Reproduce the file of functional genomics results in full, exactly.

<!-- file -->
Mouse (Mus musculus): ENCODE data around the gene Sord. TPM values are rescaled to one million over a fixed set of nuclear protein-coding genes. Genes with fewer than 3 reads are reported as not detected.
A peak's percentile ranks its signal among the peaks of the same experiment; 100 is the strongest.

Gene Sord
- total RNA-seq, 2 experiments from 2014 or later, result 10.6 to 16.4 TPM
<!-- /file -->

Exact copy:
Mouse (Mus musculus): ENCODE data around the gene Sord. TPM values are rescaled to one million over a fixed set of nuclear protein-coding genes. Genes with fewer than 3 reads are reported as not detected.
A peak's percentile ranks its signal among the peaks of the same experiment; 100 is the strongest.

Gene Sord
- total RNA-seq, 2 experiments from 2014 or later, result 10.6 to 16.4 TPM